With two of its council members wearing hooded sweatshirts in a show of support, Red Bank Council passed a resolution Wednesday night offering condolences to the family of Trayvon Martin, a Florida youth gunned down in an incident that has drawn national attention and sparked debates over gun laws and race.
The council discussed the issue briefly, focusing many of their remarks not on the specifics of the incident but rather its greater ramifications. Mayor Pat Menna talked about the prevalence of gun use in violent crimes, criticizing pro-gun organizations and laying out statistics he says demonstrate the need for greater control. Councilwoman Juanita Lewis simply said she was saddened by the incident, noting the role perception played in the events leading to Martin's death.
Martin was shot and killed by George Zimmerman, a self-identified neighborhood watch captain, following a scuffle in a gated Florida community on Feb. 26. In widely disseminated 911 recordings from the night of the shooting, Zimmerman told a dispatcher he was concerned about recent break-ins and said he believed Martin, walking back to his father's fiancé's house from a convenience store, looked suspicious.
Despite being cautioned by the dispatcher not to follow Martin and despite Martin not engaging in any criminal activity, Zimmerman, armed with a handgun, got out of his vehicle and followed the unarmed 17 year old through the neigborhood. Eventually Zimmerman caught up with Martin and confronted him. The incident ended with a fatal shot to Martin's chest.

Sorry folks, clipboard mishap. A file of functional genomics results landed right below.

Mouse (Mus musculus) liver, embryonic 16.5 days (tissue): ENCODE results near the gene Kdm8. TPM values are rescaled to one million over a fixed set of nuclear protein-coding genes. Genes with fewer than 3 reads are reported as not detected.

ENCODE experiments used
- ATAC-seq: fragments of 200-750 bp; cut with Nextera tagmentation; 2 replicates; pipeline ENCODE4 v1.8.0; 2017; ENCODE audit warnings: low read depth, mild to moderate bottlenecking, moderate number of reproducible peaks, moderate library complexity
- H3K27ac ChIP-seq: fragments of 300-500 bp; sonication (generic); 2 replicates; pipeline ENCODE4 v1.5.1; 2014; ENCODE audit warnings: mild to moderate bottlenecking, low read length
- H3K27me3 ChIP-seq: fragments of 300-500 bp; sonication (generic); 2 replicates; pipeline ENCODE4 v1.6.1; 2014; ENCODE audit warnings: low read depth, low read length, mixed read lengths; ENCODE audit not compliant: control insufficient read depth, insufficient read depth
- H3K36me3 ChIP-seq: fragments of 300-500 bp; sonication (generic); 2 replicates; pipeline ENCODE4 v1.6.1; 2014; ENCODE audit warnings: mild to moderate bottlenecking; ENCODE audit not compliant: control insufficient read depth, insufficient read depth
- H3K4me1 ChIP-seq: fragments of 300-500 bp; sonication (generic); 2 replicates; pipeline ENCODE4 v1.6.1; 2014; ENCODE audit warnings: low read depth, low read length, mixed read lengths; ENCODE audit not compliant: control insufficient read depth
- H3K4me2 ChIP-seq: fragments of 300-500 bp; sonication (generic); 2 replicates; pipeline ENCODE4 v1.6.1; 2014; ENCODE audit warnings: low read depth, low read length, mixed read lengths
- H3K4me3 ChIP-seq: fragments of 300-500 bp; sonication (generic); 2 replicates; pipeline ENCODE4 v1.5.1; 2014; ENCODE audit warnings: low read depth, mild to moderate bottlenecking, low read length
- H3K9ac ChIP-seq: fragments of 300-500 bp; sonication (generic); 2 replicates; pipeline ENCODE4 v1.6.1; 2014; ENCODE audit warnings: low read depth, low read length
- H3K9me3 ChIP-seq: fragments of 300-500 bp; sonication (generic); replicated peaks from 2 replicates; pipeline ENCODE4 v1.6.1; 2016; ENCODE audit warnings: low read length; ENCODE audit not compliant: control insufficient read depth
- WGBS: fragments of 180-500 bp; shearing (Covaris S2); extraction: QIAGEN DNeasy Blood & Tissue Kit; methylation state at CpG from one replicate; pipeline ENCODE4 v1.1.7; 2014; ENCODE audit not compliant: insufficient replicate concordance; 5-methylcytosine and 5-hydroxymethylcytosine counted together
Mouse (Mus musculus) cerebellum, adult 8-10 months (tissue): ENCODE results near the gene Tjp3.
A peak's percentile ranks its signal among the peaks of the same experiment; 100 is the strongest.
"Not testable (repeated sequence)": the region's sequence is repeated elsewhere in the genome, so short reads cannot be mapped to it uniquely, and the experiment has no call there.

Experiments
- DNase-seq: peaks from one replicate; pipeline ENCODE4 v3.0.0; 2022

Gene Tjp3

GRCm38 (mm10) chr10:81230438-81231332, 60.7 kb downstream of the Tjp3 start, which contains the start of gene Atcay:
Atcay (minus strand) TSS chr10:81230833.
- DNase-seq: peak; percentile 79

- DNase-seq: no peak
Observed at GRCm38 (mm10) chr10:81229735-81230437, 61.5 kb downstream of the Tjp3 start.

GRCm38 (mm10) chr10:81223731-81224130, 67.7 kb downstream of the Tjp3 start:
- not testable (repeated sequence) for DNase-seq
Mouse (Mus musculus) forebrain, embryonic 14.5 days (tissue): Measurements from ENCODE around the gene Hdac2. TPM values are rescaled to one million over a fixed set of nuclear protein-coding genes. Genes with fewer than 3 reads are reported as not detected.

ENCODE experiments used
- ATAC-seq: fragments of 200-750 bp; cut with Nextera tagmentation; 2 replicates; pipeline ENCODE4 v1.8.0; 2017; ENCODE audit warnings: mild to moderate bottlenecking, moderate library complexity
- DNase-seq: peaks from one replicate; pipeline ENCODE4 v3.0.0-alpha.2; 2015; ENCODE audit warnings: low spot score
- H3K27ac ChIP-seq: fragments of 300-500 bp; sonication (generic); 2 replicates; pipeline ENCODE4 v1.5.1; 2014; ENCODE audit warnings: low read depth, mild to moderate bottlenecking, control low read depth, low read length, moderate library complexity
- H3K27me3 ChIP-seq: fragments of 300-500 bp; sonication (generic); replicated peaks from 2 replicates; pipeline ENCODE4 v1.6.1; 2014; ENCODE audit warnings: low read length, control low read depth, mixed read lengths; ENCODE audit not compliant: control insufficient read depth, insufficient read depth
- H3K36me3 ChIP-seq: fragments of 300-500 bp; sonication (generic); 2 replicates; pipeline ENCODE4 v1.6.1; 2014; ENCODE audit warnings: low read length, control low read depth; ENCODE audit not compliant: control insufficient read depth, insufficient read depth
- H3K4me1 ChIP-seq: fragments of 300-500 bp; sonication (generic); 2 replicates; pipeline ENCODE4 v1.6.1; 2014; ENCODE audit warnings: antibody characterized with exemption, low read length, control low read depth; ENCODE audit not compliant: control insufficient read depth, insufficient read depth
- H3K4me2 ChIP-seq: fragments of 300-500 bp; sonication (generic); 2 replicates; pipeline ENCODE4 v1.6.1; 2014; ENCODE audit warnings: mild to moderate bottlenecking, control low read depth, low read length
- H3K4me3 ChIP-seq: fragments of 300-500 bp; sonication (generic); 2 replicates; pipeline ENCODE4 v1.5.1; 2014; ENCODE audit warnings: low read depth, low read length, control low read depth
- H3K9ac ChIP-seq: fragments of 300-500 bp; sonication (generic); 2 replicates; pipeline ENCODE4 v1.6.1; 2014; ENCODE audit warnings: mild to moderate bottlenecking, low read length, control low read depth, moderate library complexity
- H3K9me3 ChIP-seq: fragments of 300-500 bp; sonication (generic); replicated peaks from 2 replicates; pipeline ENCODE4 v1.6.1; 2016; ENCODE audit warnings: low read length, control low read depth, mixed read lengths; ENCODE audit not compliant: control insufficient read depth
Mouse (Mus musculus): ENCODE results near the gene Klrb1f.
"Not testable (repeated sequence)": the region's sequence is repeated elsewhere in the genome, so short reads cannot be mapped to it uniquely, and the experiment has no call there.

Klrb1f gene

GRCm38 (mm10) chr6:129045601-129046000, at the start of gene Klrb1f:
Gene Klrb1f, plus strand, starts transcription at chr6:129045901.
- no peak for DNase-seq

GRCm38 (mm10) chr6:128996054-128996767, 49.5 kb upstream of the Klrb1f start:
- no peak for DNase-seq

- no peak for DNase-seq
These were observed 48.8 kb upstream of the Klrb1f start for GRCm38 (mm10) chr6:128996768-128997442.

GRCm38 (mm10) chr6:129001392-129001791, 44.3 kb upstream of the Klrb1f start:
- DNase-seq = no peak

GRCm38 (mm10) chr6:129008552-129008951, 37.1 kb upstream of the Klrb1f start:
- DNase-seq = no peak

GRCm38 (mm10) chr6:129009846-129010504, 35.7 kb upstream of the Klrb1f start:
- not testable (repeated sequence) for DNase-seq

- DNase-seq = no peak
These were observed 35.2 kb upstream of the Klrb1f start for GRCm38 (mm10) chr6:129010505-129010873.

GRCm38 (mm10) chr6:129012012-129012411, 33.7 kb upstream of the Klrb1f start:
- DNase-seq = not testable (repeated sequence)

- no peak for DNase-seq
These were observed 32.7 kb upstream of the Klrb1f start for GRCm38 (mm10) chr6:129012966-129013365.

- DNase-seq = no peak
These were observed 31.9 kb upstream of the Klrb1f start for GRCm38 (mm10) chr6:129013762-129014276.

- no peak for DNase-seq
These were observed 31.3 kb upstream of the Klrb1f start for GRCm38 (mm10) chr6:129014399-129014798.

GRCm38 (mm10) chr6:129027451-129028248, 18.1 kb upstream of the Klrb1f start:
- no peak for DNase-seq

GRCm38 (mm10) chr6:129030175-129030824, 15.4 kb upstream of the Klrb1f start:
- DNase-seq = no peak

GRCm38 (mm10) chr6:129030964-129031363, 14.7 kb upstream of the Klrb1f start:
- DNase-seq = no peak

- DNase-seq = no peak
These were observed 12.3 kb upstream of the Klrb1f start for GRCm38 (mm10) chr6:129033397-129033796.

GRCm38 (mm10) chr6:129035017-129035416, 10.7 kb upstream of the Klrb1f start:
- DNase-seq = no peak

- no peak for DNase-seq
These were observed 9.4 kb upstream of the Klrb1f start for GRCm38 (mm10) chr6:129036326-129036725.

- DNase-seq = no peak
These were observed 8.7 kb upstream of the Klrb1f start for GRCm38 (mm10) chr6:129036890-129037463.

At that point the story has but one side, Zimmerman's.
Zimmerman claimed self-defense and local police chose not to arrest him, citing Florida's ill-defined and widely criticized "Stand Your Ground" Law as justification. The shooting and the subsequent police investigation prompted community outrage, which grew to national proportions in just weeks, resulting in a petition for Zimmerman's arrest with over a million signatures and even a response from President Barack Obama.
Many believe race and perception played a role in the incident. Martin, who is black, was wearing a hoodie at the time of his shooting. The hoodie since has become a regular sight at protests and demonstrations throughout the country. Athletes, actors and even government officials have donned hoodies in support of Martin.
Red Bank has joined the demonstration, hoping it can do its part to help stoke change.
Councilwoman Sharon Lee provided the most somber reaction to recent events putting responsibility for many of the issues associated with Martin's death on a generation that has failed to make things better for the one to follow.
"This is their world," she said, telling Red Bank residents to reach out to area youth. "We have not done a good job of delivering a safe world to them. We will continue this path until the young people take the reins because we don't seem to be able to change it."
In addition to Wednesday resolution, the council also announced a peaceful march organized to remember Martin and raise awareness of the national issue of stereotyping and injustices lobbied against African American young men.
Called the "Silent and Peaceful Stand for Trayvon Martin," the event is organized by Team IMPACT and will be held this Monday, April 2, from 6:30 - 7:30 p.m. on the corner of Shrewsbury Avenue and Drs. James Parker Boulevard. Attendees are invited to wear hoodies.